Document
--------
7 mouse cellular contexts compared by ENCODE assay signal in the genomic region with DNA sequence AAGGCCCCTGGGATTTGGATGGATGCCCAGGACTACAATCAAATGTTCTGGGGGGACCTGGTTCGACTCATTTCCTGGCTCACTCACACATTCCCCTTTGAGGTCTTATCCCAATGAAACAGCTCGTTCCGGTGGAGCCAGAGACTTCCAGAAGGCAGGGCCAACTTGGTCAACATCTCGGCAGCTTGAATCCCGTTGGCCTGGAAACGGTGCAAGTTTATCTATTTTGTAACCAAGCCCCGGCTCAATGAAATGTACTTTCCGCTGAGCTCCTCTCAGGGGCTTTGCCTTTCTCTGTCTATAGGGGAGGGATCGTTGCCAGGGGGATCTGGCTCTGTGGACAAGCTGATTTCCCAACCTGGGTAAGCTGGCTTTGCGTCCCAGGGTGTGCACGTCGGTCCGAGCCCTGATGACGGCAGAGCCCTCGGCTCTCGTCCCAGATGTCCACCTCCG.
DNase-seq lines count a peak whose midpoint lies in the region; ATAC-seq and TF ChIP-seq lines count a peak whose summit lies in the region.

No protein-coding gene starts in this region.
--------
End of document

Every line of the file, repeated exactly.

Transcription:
7 mouse cellular contexts compared by ENCODE assay signal in the genomic region with DNA sequence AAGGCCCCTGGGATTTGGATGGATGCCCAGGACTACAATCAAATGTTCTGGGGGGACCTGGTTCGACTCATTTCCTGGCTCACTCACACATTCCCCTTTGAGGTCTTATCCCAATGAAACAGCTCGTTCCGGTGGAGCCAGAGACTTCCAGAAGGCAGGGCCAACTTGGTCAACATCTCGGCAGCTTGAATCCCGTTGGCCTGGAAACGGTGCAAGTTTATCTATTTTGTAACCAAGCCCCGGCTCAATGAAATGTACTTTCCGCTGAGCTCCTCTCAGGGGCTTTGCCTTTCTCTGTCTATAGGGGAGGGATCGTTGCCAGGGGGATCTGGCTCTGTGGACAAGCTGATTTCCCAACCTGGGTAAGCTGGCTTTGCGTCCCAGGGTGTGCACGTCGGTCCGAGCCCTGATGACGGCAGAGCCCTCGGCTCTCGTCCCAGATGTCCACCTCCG.
DNase-seq lines count a peak whose midpoint lies in the region; ATAC-seq and TF ChIP-seq lines count a peak whose summit lies in the region.

No protein-coding gene starts in this region.